Hashem Saleh

We do not censure Orientalists for applying the historical method to the Arab Islamic heritage. Actually quite the opposite; we thank them for it. We only blame them for stopping halfway, for stopping at the philological, historical or positivist reductionist method which goes back to the 19th century. We say to them that, despite its importance, this is no longer sufficient and that it is necessary to add to this process the methods of modern human and social sciences that emerged in the 20th century such as linguistics, anthropology, comparative religion, psychology, sociology – and in particular historiography as practised by the French École des Annales which has overturned and radically renewed its methodology.

Herein lies the basic difference between ourselves and the Orientalists; it is a difference of an epistemological basis not an ideological one. It is high time that we shift Arab thought on from its ideological stage – a phase of shouting and slogans – to an epistemological phase of sober cognitive responsibility.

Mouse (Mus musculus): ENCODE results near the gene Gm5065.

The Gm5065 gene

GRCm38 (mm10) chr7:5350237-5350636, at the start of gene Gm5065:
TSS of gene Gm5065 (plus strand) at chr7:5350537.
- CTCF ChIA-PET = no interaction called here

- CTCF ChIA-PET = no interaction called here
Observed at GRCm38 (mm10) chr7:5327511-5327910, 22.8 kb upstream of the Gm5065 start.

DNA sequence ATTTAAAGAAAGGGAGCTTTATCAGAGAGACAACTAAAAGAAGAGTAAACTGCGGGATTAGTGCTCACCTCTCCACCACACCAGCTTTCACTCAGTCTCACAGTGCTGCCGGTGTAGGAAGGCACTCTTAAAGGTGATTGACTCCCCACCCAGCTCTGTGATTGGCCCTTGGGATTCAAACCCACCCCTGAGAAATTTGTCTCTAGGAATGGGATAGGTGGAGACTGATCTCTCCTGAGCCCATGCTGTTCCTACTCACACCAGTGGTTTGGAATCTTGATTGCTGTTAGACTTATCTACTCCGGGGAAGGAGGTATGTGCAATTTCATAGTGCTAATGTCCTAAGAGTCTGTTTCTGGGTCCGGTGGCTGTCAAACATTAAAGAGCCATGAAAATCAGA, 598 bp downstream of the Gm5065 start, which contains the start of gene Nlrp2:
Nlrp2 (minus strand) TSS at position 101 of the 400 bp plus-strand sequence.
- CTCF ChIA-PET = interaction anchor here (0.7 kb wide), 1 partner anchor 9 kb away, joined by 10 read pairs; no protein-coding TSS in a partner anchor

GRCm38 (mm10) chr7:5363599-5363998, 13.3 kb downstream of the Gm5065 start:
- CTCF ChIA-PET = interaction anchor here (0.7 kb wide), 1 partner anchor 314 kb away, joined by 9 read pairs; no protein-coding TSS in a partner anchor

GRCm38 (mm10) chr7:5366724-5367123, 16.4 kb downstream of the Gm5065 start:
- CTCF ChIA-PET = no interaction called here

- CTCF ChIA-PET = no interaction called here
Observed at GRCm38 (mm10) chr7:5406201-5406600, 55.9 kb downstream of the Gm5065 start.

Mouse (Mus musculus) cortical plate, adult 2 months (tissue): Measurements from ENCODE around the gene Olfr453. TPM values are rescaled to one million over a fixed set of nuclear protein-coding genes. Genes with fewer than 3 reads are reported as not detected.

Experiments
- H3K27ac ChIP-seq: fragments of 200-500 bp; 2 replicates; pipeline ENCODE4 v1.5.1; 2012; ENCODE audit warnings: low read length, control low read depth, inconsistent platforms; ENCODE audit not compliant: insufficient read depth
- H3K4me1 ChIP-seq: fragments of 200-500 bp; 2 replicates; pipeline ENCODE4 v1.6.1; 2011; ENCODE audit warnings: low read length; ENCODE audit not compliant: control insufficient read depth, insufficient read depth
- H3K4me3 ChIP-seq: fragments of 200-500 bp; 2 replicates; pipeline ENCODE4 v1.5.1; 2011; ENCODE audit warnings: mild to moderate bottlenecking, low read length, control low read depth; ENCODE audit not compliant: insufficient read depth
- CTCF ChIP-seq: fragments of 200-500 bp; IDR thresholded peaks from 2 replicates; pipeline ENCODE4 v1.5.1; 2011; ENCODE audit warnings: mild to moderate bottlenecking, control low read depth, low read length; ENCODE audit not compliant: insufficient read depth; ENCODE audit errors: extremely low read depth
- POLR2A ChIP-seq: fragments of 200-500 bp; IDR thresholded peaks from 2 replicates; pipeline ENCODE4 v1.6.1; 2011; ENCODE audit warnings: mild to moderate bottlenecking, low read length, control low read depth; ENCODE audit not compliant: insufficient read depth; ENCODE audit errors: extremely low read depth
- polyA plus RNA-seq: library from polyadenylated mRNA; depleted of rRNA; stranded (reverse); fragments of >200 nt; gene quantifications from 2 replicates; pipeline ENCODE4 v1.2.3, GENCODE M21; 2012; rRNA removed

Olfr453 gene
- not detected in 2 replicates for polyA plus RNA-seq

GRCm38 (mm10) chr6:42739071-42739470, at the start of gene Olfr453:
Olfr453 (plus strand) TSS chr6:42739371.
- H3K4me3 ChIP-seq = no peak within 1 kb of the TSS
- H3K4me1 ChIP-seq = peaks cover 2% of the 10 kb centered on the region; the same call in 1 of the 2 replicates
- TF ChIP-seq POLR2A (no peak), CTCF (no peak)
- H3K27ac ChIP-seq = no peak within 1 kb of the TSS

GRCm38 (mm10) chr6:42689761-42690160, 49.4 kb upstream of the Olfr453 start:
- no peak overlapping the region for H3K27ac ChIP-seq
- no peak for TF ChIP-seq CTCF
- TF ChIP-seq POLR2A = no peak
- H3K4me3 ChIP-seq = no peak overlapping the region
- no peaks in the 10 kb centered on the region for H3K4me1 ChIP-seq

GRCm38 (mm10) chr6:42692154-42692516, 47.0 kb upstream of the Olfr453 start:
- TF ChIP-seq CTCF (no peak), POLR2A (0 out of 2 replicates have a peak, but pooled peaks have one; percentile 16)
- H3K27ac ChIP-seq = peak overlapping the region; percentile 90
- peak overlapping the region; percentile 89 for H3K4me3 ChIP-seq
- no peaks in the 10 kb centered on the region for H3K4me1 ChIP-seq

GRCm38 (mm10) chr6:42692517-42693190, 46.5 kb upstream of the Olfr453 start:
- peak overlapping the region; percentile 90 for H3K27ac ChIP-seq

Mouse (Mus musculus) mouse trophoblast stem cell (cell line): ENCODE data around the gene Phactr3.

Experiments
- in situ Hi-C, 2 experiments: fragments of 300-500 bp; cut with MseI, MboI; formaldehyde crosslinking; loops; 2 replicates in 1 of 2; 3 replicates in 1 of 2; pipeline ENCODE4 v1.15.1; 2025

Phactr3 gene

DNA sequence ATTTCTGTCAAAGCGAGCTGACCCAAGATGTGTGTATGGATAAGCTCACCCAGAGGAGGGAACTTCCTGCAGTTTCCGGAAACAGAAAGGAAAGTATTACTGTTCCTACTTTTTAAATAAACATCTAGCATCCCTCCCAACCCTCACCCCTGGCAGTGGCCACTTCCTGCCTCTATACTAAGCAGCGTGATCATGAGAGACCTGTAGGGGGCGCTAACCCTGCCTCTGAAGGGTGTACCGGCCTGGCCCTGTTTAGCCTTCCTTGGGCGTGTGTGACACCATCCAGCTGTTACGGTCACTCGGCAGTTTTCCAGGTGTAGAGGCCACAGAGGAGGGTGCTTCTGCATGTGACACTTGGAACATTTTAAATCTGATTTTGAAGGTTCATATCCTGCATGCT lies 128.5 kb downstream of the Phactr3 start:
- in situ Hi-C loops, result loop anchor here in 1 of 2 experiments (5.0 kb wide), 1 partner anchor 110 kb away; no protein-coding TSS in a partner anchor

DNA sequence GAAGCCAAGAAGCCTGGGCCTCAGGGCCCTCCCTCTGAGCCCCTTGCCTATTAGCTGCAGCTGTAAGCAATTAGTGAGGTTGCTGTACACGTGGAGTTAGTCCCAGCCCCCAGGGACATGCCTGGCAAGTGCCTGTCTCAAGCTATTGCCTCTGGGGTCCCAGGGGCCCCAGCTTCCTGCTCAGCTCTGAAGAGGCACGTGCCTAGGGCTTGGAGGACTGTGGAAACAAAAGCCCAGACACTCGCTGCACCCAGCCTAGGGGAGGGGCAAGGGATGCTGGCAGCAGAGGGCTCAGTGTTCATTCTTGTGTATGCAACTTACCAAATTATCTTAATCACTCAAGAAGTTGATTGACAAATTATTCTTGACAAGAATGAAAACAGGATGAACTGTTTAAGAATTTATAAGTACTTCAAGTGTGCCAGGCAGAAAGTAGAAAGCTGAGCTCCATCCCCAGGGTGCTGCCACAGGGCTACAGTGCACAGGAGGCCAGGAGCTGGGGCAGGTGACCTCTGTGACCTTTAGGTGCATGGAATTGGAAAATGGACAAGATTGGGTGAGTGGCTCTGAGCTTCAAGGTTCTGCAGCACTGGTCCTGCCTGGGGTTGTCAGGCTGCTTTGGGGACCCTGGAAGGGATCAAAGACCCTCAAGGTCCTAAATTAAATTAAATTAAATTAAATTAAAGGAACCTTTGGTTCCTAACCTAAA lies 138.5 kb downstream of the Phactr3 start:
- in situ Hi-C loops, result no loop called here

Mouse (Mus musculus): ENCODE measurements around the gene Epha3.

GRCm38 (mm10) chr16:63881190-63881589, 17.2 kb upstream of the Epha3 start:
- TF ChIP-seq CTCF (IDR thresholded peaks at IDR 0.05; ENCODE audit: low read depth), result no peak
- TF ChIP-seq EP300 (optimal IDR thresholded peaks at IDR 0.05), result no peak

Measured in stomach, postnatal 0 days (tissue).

Michel Foucault: epistemological ruptures in western thought

Put another way, we cannot provide a complete correct picture of the Islamic heritage or of Islamic societies if we content ourselves with traditional Orientalist methodology. This methodology doubtless has its uses and was even necessary as a preliminary, but we have to go beyond this onto what lies deeper behind. Science has progressed a lot in recent years, as have its methods, terminologies and theories. But Orientalism has become frozen in one single methodology, and it is for this reason that I say that we have to bring about a revolution in Arab Islamic studies similar to the revelation that major French thinkers brought about in their specialist fields. Among these thinkers we should mention Jean-Pierre Vernant with his analysis of the origins of Greek thought, or the great historian Lucien Febvre and his research into the Christian heritage, or the philosopher Michel Foucault and his study of the successive systems of western thought and the epistemological ruptures that separate them, and we should also mention the sociologist Pierre Bourdieu and others. But this major methodological renewal does not prevent us nevertheless from recognising the virtues of the great Orientalists and the signal services they rendered to the Islamic heritage. They were the ones who investigated the works of this heritage in an objective and scientific manner. If for nothing else they should be admired for this.

We are right to blame ourselves for undervaluing of the research of others